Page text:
The Importance of Corporate Tax Planning

Illumeo Customer Success's Profile

Benjamin Franklin is often credited with saying “nothing is certain in life but death and taxes”.  While this quote has been edited to include all sorts of silly sayings and puns, it can hardly be argued against, especially when it comes to taxes.  Everyone is affected by taxes - they cannot be avoided! There is a myriad of types of taxes affecting individuals and corporate entities. Tax planning is crucial for entities because planning can legally minimize the amount of taxes required to be paid in a year.  The topic is enormous in size, and this post will discuss the basic benefits of corporate tax planning.

Corporate tax planning is important for several reasons: 

  1. Meeting required obligations to the government in a timely manner.  

  2. Minimizing current tax liabilities by avoiding legally triggering tax costs.

  3. Planning strategically for future tax liabilities.

The ultimate goal of corporate tax planning is to arrange a company’s affairs so that it ends up owing the least amount in taxes as possible.  Done properly tax planning is both legal and ethical by realizing the legitimate benefits of the tax law to a company.  

First and foremost to tax planning is contracting with a certified public accountant or tax attorney to assist in making favorable tax decisions.  This initial step is key to maximizing tax benefits. Corporate tax courses are required for those offering professional tax services, whether it is an accountant or an attorney, and they also have the resources at hand to find answers to complicated tax questions.  Accountants can advise on strategies that help reduce debt and, in turn, increase working capital. Accountants and attorneys can navigate management through complicated tax laws.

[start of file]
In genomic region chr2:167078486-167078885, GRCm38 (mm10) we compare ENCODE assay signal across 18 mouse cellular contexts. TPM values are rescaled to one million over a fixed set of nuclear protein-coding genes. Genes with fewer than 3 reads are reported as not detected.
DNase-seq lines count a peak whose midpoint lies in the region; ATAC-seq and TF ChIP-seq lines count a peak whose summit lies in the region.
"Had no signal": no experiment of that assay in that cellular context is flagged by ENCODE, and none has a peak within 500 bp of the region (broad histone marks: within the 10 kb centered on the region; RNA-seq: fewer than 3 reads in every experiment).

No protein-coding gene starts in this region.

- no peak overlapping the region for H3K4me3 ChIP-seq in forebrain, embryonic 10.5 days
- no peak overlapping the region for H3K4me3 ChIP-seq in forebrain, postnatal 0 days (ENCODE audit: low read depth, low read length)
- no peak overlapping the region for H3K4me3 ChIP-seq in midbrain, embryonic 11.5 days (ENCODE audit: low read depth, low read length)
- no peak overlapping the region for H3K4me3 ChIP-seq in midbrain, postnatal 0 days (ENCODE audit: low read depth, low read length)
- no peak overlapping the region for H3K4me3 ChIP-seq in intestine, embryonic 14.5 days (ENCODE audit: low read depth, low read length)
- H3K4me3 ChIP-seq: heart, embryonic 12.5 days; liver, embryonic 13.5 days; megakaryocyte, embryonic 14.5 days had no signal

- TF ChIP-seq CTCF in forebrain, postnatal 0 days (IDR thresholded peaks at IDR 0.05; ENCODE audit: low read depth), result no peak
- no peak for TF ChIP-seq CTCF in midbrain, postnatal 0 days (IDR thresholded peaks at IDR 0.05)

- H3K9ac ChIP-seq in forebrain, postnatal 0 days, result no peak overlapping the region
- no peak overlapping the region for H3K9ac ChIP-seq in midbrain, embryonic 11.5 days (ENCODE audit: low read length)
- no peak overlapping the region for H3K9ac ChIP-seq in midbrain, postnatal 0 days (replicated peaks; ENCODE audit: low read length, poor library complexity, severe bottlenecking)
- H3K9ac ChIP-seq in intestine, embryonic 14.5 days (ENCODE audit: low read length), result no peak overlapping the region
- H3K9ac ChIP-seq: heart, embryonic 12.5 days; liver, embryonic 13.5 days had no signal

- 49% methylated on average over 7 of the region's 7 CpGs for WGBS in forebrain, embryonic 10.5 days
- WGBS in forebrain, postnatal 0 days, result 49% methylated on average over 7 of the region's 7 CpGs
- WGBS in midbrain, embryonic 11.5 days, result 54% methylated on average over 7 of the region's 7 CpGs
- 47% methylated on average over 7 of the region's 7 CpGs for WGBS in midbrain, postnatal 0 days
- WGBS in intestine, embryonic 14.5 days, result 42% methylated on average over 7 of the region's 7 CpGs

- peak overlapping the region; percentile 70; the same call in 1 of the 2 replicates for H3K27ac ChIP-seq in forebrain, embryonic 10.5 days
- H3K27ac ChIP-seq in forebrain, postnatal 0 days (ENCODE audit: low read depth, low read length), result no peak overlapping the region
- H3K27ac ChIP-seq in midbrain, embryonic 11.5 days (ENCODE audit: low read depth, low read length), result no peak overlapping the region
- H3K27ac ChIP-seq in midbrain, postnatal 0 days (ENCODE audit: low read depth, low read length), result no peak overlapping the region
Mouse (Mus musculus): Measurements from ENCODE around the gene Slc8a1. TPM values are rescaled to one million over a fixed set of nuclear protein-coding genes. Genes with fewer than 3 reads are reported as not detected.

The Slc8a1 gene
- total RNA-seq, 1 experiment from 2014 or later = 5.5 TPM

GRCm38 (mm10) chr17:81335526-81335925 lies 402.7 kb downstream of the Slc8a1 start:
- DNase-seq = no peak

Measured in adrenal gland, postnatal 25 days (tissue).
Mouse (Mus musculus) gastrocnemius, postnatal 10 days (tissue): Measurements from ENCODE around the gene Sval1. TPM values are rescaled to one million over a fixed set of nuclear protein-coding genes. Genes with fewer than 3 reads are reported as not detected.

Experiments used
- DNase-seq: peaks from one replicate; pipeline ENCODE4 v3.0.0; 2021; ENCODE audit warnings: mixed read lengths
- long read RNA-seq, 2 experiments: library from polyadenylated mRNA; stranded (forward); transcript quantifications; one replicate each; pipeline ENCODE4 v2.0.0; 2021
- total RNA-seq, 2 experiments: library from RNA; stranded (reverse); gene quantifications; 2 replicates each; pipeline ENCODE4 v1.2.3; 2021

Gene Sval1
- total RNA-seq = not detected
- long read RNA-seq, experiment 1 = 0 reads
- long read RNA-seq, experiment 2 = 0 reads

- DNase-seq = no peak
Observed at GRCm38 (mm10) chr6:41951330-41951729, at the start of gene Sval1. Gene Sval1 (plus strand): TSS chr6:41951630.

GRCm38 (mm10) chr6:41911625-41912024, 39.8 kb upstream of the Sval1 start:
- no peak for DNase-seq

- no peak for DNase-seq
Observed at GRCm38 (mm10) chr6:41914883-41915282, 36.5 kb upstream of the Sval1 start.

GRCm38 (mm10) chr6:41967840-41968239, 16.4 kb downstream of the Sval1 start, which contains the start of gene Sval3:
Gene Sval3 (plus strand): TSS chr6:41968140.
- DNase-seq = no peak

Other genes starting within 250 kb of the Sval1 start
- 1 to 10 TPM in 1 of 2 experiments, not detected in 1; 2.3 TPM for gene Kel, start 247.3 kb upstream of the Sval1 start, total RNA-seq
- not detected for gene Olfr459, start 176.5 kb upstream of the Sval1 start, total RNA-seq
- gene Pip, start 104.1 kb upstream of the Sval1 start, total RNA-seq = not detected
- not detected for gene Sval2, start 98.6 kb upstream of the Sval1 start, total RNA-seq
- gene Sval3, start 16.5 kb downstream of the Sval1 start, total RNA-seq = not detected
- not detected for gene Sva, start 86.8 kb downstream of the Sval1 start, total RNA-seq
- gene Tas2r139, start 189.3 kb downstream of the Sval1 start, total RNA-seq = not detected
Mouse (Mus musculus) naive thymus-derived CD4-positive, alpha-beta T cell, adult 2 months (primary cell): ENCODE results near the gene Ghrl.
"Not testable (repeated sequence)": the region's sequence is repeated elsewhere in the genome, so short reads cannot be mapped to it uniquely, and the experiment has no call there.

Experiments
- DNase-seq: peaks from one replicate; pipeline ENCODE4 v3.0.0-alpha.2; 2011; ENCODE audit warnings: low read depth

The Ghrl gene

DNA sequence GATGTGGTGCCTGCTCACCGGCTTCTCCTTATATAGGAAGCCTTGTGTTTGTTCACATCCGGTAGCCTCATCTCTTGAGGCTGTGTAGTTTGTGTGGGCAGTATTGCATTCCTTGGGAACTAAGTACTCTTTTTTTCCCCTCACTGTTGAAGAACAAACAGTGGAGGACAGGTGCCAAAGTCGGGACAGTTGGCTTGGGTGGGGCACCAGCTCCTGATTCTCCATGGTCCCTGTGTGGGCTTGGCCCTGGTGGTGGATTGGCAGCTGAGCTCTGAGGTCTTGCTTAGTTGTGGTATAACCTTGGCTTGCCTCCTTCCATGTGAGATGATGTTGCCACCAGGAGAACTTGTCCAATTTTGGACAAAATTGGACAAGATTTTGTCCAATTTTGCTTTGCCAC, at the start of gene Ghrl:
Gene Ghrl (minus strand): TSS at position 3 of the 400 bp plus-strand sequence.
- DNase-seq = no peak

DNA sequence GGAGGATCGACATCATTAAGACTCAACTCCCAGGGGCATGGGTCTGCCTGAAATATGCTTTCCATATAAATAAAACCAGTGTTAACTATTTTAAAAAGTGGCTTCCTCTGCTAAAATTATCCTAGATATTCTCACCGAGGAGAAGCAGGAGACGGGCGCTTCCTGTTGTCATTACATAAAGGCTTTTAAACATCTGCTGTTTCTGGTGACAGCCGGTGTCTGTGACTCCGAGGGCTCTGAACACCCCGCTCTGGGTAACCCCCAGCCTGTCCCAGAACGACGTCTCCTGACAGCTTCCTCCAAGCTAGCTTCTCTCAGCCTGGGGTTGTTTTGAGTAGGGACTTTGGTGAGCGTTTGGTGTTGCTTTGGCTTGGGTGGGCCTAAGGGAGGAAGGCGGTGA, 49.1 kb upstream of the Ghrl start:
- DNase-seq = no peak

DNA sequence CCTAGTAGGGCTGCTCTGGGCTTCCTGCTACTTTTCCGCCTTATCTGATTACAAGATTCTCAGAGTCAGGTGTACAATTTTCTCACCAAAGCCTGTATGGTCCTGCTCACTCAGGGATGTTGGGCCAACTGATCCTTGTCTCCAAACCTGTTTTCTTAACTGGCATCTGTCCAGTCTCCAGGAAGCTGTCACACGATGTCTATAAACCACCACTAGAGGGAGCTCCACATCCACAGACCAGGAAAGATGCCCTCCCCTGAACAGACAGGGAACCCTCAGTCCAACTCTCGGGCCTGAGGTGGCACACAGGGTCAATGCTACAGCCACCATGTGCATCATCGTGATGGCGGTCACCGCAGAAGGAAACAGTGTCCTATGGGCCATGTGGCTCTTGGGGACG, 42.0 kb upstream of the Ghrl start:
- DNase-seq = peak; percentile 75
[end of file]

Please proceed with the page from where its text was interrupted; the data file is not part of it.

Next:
Corporate tax planning is key in assuring a company it is meeting its tax obligations in accordance with stated deadlines.  Filing deadlines depend upon the type of corporate entity as well as the year-end date of the entity. C-corporations and S-corporations have different due dates for their annual returns.  Interest and penalties are assessed for late returns. If a corporation operates in a foreign jurisdiction there are likely tax deadlines applicable to that jurisdiction only that cannot be overlooked without incurring extensive penalties and interest.

Corporate tax planning should start at the beginning of forming a corporation.  The type of entity selected can play a huge part in the amount of future tax obligations.  Along with the type of entity, the location of the entity plays into the amount of tax the company will be expected to pay.  The types and amounts of taxation imposed can vary drastically by state and by country. Determining the best accounting method (cash v accrual) can influence both cash flow and tax liability.  

Both short-range and long-range tax planning are important for a corporation.  Short-term planning ensures that particular objectives can be met within a specified time frame, most likely within the tax year.  The long-range planning may not lead to a determined benefit within the current year but is put in place to meet a long-range goal or conclusion.